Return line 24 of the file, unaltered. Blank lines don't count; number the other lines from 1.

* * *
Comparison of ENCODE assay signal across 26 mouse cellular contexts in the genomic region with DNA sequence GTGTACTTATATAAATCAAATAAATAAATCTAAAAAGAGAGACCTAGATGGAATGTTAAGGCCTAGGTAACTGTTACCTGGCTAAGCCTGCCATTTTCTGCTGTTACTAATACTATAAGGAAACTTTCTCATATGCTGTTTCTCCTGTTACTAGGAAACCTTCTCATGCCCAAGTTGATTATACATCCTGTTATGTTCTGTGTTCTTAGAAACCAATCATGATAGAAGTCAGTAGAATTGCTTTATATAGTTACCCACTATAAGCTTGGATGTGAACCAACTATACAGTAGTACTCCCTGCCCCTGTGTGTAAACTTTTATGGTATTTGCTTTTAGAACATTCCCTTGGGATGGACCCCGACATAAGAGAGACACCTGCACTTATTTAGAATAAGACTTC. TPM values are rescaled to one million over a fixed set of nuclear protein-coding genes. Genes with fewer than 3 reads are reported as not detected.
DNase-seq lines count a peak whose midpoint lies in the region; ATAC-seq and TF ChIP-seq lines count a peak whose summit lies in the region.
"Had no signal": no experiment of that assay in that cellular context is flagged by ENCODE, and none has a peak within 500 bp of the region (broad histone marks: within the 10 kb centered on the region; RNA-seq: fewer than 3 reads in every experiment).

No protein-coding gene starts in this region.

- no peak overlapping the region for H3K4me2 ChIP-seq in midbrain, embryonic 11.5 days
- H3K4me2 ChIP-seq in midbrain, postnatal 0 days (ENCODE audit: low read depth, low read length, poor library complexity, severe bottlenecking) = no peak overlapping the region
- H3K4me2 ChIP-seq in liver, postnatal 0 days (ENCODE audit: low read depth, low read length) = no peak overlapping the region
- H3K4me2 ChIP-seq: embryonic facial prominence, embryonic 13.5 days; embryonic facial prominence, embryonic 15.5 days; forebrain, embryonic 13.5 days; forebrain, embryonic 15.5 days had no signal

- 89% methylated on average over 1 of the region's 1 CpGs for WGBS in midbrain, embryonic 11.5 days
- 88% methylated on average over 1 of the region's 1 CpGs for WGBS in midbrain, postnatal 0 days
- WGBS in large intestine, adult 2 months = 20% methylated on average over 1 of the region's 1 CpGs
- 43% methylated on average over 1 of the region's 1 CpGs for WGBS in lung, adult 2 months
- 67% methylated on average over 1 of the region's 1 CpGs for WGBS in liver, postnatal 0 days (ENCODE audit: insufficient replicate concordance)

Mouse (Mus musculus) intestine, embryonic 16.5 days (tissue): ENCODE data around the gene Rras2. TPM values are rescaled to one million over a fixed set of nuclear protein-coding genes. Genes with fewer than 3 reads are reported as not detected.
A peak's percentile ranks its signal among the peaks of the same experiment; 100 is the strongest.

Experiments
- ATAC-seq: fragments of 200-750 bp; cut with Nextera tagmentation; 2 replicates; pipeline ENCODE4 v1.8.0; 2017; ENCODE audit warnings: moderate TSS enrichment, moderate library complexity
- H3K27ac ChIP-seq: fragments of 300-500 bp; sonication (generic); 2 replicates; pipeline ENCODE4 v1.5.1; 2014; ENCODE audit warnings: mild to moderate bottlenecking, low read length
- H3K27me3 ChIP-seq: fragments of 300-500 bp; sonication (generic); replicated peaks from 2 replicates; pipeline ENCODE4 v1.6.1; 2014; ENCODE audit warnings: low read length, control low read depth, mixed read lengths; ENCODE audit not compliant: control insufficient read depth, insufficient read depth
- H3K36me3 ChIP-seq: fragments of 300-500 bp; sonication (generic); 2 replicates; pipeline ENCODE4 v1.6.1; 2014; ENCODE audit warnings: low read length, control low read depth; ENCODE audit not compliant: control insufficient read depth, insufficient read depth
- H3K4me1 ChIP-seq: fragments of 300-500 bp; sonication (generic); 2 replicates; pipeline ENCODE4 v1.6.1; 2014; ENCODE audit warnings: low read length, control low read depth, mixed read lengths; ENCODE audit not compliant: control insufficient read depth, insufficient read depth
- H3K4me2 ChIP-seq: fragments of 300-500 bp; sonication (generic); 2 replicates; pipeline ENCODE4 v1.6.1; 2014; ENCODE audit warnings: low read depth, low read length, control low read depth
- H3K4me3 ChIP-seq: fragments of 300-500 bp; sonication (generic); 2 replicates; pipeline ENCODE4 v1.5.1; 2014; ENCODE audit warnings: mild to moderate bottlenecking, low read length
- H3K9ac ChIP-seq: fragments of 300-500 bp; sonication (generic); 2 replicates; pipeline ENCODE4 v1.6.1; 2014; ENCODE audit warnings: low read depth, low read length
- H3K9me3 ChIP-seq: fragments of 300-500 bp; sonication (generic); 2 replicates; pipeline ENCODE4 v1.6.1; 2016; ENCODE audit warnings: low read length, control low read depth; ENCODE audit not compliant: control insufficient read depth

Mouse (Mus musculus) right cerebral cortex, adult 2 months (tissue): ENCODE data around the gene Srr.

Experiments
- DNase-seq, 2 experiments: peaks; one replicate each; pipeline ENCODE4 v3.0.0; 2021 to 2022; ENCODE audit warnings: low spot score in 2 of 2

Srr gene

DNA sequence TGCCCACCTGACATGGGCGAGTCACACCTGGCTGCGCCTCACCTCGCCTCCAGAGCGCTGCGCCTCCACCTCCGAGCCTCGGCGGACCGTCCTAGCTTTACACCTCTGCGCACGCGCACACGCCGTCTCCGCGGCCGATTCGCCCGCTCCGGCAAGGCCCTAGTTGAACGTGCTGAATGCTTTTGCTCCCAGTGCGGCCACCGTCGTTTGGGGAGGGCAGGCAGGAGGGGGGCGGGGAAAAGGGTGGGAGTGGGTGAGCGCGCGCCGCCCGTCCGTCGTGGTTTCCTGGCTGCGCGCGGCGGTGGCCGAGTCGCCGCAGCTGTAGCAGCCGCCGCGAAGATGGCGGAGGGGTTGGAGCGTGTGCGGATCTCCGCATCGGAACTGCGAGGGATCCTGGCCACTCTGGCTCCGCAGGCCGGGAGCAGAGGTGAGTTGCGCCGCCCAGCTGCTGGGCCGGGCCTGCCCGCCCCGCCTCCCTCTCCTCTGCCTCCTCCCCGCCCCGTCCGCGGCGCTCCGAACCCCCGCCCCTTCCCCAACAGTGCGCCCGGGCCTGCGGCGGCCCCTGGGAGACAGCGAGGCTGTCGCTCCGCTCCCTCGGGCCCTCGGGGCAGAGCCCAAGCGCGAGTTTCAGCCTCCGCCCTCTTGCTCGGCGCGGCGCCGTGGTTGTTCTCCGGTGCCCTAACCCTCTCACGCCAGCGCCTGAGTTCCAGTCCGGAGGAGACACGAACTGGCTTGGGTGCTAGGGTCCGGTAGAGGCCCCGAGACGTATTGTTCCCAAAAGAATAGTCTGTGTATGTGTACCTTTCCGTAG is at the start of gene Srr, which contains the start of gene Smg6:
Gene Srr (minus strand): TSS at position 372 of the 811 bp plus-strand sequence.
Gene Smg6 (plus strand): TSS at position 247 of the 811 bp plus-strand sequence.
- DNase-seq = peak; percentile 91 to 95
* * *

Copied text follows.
- H3K9ac ChIP-seq: fragments of 300-500 bp; sonication (generic); 2 replicates; pipeline ENCODE4 v1.6.1; 2014; ENCODE audit warnings: low read depth, low read length